At the risk of stating the obvious, advertising is changing.
Today I saw an ad on the London Underground for Abbey Bank (part of Santander group). They currently probably wish they were still a Building Society like good old Nationwide (whose current advertising seems to be suggesting they are too boring to take any risks with your money). However this is by the by.
I don’t remember much about the ad but I did notice the call to action:
“Visit your local branch or abbey.com”
Hurrah! At last we seem to be freed from “www”. Not to mention “http://”.
Didn’t take long, did it?
If one types “abbey.com” into Internet Explorer, Mozilla Firefox or Google Chrome, one duly gets straight to the Abbey Home Page. It also worked on my Blackberry. Job done.
Admittedly, at Oxford Circus, I couldn’t click on a 2D code to view the mobile website for full information. Indeed I couldn’t even get a mobile signal on the tube. But these things will soon change. Indeed if your brand is well known and you’ve bought all the right urls, it could be argued that you don’t even need to promote the website on your ads; people will find “abbey.com” anyway.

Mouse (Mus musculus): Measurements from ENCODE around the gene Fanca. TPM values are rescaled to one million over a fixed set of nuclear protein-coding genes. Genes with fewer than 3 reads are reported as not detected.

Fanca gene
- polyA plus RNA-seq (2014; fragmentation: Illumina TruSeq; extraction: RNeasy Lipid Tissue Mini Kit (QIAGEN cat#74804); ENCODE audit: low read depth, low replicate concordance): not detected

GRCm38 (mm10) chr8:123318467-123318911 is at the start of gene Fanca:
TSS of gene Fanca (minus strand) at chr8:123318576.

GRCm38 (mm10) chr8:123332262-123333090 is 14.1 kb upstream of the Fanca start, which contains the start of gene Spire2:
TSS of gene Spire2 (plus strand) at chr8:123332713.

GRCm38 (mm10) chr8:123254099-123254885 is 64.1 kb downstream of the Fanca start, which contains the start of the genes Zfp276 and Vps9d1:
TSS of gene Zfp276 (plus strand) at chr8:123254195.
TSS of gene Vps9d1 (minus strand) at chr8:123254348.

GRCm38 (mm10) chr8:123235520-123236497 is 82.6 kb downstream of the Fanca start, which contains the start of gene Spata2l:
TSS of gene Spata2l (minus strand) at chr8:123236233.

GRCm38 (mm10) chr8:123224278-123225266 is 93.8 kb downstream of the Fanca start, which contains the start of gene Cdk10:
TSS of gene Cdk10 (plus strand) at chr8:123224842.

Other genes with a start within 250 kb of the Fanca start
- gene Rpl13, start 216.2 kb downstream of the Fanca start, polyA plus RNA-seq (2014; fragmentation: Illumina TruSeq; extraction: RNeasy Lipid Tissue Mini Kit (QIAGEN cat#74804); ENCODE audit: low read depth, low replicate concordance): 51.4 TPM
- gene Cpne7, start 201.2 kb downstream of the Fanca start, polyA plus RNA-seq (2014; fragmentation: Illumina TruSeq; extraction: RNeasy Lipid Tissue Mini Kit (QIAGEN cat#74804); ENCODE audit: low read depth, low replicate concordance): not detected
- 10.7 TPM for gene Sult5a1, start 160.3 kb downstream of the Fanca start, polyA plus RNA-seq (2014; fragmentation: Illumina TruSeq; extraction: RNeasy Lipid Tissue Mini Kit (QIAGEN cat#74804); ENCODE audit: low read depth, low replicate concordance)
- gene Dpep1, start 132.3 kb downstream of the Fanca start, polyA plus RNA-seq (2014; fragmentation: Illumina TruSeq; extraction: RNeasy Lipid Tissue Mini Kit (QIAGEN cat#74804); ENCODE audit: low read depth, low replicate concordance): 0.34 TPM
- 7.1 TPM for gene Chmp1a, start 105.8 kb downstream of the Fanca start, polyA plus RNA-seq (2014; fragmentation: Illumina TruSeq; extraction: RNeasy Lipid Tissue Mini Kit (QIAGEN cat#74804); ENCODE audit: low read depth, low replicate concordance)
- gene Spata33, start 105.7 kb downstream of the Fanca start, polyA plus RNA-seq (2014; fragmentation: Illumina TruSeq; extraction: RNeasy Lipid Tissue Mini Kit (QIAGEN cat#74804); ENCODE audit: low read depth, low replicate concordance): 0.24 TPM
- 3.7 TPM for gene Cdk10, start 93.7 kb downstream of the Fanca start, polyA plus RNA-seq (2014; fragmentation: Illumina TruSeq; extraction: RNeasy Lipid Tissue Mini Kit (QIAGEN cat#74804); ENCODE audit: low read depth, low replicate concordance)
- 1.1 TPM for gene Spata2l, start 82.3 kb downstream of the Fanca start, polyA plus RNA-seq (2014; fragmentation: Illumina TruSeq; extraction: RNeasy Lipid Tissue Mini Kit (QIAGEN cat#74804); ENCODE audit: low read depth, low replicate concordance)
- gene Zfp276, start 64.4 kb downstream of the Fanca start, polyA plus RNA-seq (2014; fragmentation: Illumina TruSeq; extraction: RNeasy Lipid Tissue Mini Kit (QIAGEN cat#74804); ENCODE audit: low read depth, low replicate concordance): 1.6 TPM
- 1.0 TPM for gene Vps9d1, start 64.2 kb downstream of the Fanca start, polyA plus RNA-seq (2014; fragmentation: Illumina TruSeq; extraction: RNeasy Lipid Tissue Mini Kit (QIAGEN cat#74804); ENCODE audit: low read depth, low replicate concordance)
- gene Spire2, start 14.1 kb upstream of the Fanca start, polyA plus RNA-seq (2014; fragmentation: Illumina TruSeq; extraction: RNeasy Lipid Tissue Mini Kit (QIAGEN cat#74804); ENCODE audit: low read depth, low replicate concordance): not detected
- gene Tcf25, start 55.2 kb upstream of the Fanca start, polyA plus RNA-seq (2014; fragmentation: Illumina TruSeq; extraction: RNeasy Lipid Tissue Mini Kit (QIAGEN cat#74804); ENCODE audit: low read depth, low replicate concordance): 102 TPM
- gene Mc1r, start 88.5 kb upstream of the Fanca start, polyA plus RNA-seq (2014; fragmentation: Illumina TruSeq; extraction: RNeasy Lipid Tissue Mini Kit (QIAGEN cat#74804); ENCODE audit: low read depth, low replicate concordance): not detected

There was a time when certain ads were deemed to be ‘image/ awareness’ and others ‘direct response’. The Ad Agency Art Director fought bitterly against cluttering up the former with as much as a phone number (frequently creating a work of what Elvis Costello has termed ‘useless beauty’), while the latter was delegated to a junior team and often ended up as a cluttered mess, pulling response at the expense of the brand image.
Those days are gone. Today, thanks to the internet, every marketing communication can create and reinforce brand image and promote response/ dialogue via whatever medium the consumer prefers.
Today, all ads are ‘above the line’. And response drivers.